Yesterday I posted

‘Why feel good when you can feel love?’

Maybe you bumped into it.

And maybe you got what I was trying to say.

And maybe you (still) have no clue.

Here’s what I saw.

Feeling good is a preference.

Love is a choice.

You can love without the need to feel good.

You can love without the absolute condition of agreeing to something.

You can love as a starting point.

There can still be opinions and judgments and preferences, for sure.

Those things make you feel good and they’re part of life.

But when you love EVERYTHING, you’re simply open to it.

You give it your undivided attention.

No matter how much you dislike it, you still have a sense of why it’s important or awesome or special, as a crucial part of being alive and having all possible experiences, not as part of your treasured set of Wants and Musts.

Loving life doesn’t mean ‘liking everything’.

It doesn’t mean feeling good all the time, per se.

It means being open enough to appreciate the differences, the confusion, the anger, the dullness, and the sadness.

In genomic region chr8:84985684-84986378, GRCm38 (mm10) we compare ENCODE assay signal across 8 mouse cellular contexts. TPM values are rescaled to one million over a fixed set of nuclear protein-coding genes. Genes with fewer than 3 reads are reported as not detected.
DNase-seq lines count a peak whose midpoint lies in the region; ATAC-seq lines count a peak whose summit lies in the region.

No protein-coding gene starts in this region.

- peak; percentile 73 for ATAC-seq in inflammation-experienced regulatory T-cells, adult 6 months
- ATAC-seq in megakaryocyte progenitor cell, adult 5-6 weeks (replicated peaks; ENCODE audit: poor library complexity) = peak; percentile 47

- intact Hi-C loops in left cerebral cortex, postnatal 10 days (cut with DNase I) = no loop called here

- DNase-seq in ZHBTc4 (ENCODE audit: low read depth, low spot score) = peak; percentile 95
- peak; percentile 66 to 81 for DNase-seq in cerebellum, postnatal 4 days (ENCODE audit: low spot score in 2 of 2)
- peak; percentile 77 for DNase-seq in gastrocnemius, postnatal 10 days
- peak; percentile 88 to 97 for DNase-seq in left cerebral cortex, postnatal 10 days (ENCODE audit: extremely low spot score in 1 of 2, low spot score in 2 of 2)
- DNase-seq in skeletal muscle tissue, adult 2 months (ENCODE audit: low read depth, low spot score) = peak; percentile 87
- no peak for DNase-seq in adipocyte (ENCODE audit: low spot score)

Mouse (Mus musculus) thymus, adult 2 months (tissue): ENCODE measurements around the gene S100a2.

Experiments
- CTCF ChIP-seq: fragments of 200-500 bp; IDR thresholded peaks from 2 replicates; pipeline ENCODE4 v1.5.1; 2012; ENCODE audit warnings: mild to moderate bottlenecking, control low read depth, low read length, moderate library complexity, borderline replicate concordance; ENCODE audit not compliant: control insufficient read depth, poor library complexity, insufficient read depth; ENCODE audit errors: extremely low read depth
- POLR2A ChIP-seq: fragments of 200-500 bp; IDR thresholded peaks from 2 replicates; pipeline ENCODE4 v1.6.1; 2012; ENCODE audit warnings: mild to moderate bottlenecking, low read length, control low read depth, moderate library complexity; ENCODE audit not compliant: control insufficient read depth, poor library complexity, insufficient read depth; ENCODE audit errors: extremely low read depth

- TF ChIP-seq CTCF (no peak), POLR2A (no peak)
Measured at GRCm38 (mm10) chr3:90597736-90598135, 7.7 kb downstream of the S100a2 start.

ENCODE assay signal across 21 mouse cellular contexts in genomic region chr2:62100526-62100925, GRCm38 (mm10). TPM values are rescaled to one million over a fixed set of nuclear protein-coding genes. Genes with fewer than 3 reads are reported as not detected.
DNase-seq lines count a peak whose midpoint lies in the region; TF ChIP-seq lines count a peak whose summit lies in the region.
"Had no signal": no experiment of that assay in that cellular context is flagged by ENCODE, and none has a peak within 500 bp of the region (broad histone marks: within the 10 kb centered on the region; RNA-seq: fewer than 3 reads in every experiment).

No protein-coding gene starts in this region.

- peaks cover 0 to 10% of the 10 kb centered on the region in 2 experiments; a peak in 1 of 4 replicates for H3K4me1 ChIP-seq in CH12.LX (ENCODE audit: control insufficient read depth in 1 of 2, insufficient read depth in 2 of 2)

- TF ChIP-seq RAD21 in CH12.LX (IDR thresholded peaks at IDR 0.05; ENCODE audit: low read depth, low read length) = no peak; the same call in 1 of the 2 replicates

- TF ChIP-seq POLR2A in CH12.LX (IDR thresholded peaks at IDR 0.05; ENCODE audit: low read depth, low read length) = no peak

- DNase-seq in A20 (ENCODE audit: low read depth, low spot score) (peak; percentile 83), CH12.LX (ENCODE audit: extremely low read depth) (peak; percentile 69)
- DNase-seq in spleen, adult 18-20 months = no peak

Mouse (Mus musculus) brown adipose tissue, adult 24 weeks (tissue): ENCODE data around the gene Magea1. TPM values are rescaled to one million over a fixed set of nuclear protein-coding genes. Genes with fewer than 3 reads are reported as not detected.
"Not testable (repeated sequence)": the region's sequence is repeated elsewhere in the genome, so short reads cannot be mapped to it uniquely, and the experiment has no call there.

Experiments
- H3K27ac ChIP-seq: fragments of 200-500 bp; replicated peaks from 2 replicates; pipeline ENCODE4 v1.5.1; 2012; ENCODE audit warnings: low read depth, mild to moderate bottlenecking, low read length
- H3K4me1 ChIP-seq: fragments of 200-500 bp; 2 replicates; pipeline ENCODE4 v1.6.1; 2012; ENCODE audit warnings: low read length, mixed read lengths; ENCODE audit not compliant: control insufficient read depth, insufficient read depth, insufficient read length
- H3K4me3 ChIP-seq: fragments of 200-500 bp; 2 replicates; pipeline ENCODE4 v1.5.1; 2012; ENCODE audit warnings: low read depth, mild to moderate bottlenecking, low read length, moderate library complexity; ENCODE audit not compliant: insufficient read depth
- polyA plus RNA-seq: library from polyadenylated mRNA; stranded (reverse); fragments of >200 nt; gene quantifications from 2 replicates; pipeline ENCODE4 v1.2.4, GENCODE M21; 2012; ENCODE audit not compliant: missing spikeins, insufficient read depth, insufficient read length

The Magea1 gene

It’s not about what you like, because that’s the mind, and it’s just a dense clump of stubborn fucking beliefs.

It’s way more.

It’s before.

It’s after.

It’s forever.

And always.

Of course, I’m painting a somewhat ideal picture here.

But this is not about waiting to make that happen.

It’s about

‘Hm… never thought about it that way, what if I could even love what I don’t like, without the desire to change it or even get rid of it?’

Can you love what’s not within your conditioning, what’s not personally accepted as good or preferred?

Remember: there’s no obligation to like it!

What would happen if you did the loving thing, the open thing, the interested thing, the attention thing?

Could life become a little bit more relaxed, and a little less burdened?

And what could happen after THAT?

Feeling good is just a state of mind, and it’s cool and awesome and yummy and juicy because it feels good.

But states of mind come and go.

Loving life can be everything and always.

(Photo by @jzoerb, for Unsplash)